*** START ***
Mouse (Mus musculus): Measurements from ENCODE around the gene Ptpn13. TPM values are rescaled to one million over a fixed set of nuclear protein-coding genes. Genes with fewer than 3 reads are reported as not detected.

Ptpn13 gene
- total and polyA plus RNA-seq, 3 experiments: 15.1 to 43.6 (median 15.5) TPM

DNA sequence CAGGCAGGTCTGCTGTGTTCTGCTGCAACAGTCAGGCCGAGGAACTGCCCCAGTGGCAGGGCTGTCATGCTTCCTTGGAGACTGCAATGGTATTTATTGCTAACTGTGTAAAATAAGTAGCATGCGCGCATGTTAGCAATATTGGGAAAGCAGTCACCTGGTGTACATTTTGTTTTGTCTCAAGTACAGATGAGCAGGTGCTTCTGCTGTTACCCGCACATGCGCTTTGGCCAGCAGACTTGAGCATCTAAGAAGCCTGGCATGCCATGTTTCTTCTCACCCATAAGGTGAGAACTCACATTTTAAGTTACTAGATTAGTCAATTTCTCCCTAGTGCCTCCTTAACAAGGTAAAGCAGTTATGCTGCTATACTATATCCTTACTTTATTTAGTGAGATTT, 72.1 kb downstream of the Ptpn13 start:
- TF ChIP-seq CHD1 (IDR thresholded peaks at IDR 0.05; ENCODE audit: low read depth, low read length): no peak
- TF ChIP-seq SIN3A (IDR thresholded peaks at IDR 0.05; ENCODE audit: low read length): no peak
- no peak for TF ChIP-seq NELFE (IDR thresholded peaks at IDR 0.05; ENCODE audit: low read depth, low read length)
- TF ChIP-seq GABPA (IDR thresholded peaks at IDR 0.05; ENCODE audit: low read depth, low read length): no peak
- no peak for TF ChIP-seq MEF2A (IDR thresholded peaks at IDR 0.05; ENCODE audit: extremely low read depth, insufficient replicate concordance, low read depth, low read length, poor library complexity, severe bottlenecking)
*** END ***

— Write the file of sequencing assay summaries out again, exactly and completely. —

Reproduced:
Mouse (Mus musculus): Measurements from ENCODE around the gene Ptpn13. TPM values are rescaled to one million over a fixed set of nuclear protein-coding genes. Genes with fewer than 3 reads are reported as not detected.

Ptpn13 gene
- total and polyA plus RNA-seq, 3 experiments: 15.1 to 43.6 (median 15.5) TPM

DNA sequence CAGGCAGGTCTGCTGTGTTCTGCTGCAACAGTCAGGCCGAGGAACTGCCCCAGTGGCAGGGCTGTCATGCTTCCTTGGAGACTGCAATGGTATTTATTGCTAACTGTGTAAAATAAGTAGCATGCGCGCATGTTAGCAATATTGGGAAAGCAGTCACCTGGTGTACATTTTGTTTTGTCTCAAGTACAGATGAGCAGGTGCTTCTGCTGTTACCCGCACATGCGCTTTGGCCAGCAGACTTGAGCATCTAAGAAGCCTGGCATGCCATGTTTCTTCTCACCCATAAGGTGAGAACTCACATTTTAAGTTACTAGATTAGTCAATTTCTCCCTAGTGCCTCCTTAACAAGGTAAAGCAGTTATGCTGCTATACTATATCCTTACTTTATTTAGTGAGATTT, 72.1 kb downstream of the Ptpn13 start:
- TF ChIP-seq CHD1 (IDR thresholded peaks at IDR 0.05; ENCODE audit: low read depth, low read length): no peak
- TF ChIP-seq SIN3A (IDR thresholded peaks at IDR 0.05; ENCODE audit: low read length): no peak
- no peak for TF ChIP-seq NELFE (IDR thresholded peaks at IDR 0.05; ENCODE audit: low read depth, low read length)
- TF ChIP-seq GABPA (IDR thresholded peaks at IDR 0.05; ENCODE audit: low read depth, low read length): no peak
- no peak for TF ChIP-seq MEF2A (IDR thresholded peaks at IDR 0.05; ENCODE audit: extremely low read depth, insufficient replicate concordance, low read depth, low read length, poor library complexity, severe bottlenecking)